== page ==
Contact Information   Tome Scientific Building Room 244     717.245.1744

Bottom of Form

My book

Euler's Gem: The Polyhedron Formula and the Birth of Topology
Princeton University Press  2008

Euler's Gem Facebook page

Buy it:
Princeton University Press

Recent Posts

bullet Mbius Band Ambigram
bullet Rubiks Cube Tri-Hexaflexagon
bullet I Heart Cardioids
bullet Finite differences of polynomials
bullet Who was Pierre Wantzel? A translation crowdsourcing project

Top Posts

bullet How to curve an exam and assign grades
bullet What is the difference between a theorem, a lemma, and a corollary?
bullet Music is math: ten songs about mathematics
bullet David Richeson
bullet Is or an inclusive or or an exclusive or?
bullet Make a Sugihara Circle/Square Optical Illusion Out of Paper
bullet Trigonometric functions and rational multiples of pi
bullet Finite differences of polynomials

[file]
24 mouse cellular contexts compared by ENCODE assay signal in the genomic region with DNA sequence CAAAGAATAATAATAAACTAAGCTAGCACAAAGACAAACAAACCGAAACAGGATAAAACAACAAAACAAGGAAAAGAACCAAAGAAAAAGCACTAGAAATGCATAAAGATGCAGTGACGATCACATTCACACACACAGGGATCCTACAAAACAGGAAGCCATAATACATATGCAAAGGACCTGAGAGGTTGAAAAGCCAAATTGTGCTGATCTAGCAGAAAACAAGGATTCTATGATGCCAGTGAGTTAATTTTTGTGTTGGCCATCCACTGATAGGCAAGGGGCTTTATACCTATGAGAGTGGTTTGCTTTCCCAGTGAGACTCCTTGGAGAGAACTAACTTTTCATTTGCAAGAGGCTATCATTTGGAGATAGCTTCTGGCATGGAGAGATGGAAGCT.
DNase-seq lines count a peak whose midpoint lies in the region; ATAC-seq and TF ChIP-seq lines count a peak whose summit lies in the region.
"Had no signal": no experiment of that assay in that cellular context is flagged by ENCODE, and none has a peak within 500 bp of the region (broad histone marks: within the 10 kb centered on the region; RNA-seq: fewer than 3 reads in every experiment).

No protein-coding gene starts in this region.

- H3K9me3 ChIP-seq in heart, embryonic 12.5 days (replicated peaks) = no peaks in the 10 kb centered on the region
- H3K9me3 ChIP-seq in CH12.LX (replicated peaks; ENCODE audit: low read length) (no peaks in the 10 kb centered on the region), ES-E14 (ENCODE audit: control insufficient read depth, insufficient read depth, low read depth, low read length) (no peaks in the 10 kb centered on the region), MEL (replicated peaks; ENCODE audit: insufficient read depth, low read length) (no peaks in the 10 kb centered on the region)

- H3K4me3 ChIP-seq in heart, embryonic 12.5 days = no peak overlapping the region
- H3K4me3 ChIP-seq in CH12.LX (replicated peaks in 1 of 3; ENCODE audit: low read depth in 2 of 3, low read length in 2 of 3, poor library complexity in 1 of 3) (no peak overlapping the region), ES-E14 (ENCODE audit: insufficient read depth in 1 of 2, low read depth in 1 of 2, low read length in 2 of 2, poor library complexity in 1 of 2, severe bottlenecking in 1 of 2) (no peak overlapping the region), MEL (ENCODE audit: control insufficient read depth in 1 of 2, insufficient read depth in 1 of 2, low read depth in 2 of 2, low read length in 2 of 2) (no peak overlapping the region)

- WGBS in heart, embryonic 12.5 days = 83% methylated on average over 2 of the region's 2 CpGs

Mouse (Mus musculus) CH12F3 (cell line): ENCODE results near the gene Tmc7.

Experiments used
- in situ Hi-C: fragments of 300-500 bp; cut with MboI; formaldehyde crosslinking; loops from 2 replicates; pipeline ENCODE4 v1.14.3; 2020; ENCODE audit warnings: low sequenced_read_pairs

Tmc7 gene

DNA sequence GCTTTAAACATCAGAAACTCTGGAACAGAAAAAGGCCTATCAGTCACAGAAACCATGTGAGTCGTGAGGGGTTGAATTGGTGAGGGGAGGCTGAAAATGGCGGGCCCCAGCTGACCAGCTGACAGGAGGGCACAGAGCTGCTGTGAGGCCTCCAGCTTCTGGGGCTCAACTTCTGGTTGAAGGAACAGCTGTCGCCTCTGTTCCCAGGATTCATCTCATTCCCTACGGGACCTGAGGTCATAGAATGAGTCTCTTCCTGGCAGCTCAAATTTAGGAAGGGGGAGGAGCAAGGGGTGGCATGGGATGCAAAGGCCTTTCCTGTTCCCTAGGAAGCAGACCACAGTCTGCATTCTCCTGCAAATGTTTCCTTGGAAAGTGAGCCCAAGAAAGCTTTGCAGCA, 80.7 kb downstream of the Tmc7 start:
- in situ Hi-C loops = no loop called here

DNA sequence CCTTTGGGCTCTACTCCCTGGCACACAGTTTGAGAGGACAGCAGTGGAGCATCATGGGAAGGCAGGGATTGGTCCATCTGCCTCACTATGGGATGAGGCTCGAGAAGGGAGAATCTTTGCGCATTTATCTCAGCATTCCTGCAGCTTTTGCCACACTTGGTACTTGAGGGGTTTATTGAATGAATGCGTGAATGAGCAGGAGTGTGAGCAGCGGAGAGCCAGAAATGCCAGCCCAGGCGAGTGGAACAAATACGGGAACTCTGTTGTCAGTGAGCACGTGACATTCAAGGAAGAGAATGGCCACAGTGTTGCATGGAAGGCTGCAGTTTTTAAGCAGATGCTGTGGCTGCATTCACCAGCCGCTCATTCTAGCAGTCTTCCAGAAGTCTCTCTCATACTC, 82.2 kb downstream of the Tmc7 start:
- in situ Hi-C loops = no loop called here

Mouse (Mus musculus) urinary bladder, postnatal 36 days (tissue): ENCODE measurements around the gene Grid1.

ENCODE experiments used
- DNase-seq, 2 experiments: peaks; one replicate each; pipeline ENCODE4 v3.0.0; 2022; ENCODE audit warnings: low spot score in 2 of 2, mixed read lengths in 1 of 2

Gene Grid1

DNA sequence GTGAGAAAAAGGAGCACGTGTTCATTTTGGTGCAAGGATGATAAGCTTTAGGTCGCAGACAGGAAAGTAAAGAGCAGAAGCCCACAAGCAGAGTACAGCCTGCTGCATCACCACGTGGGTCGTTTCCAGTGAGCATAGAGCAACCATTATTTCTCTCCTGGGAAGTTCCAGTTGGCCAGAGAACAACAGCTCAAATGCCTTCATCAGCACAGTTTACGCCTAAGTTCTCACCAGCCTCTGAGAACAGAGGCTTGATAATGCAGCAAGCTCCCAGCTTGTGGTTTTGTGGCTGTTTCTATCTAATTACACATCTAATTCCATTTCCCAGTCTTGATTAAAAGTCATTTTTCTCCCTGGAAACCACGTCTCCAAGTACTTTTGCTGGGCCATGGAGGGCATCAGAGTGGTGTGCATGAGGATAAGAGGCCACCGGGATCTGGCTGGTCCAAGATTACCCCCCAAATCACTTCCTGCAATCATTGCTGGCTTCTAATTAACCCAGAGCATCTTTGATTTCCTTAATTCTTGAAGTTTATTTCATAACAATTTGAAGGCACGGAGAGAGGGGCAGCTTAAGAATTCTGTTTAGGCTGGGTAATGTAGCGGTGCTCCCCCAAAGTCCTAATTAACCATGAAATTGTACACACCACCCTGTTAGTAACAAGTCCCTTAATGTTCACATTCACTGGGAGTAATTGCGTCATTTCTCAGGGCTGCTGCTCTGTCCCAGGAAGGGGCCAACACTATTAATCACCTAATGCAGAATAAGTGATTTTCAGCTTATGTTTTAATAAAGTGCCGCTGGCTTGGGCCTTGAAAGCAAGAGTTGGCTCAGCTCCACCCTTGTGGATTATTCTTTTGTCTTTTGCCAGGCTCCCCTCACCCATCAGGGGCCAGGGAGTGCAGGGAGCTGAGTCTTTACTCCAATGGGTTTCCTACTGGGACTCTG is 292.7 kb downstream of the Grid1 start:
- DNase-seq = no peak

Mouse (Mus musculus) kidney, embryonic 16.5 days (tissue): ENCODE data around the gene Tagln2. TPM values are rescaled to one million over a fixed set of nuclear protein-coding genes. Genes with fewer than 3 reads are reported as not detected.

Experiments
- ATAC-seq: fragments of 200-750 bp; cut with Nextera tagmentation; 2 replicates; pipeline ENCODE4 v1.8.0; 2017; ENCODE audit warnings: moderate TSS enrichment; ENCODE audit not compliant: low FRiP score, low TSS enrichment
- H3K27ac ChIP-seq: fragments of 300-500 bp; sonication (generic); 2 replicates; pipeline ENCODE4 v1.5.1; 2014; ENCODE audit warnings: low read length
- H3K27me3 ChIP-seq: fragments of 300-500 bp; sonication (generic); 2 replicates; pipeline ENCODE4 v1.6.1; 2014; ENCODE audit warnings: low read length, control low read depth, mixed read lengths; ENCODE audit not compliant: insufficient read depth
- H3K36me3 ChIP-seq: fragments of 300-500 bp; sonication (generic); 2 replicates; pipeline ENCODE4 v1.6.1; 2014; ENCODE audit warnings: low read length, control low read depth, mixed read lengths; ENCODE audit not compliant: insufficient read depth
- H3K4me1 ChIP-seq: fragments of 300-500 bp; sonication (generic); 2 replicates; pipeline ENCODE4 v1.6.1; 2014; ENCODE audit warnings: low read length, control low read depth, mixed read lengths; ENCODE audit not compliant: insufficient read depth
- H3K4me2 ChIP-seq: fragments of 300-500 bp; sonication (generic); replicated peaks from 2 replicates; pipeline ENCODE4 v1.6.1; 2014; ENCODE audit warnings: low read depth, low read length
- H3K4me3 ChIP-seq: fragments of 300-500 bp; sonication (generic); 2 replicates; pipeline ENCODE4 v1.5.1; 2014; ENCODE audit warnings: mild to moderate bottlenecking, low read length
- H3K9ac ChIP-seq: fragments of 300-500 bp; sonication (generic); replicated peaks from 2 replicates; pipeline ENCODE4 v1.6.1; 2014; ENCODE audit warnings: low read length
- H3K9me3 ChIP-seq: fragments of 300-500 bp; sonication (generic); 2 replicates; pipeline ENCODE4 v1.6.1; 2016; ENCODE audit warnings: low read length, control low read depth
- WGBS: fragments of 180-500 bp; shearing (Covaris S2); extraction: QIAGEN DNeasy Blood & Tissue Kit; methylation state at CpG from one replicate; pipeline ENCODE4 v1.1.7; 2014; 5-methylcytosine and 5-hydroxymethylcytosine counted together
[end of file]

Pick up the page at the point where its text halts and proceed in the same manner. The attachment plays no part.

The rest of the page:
bullet Showing two expressions are equal: stop the madness
bullet What are p-adic numbers?  
bullet Richeson: Division by Zero
bullet Gold Plated Topics
bullet  Buy this

David Richeson

Professor of Mathematics (2000)

Faculty Menu

bullet General Info
bullet Course Info

horizontal rule

David Richeson

Contact Information                                                      Tome Scientific Building Room 244     717.245.1744  Buy this


His research involves the study of dynamical systems from a topological viewpoint, the history of mathematics (especially the history of geometry and topology), and recreational mathematics. He is interested in promoting expository mathematical writing.


bulletB.A., Hamilton College, 1993
bulletM.S., Northwestern University, 1994
bullet Ph.D., 1998    Read about at

 Euler's Gem      April 19, 2016

"Euler's Gem is one of the most elegant popular mathematics books I have read, a lovely exposition of some fascinating material which could be enjoyed by everyone from school students and lay readers to potential mathematicians. . . . Every school library should have a copy of Euler's Gem and it would be a great present for an otherwise curious student under-challenged or unexcited by the mathematics they are doing.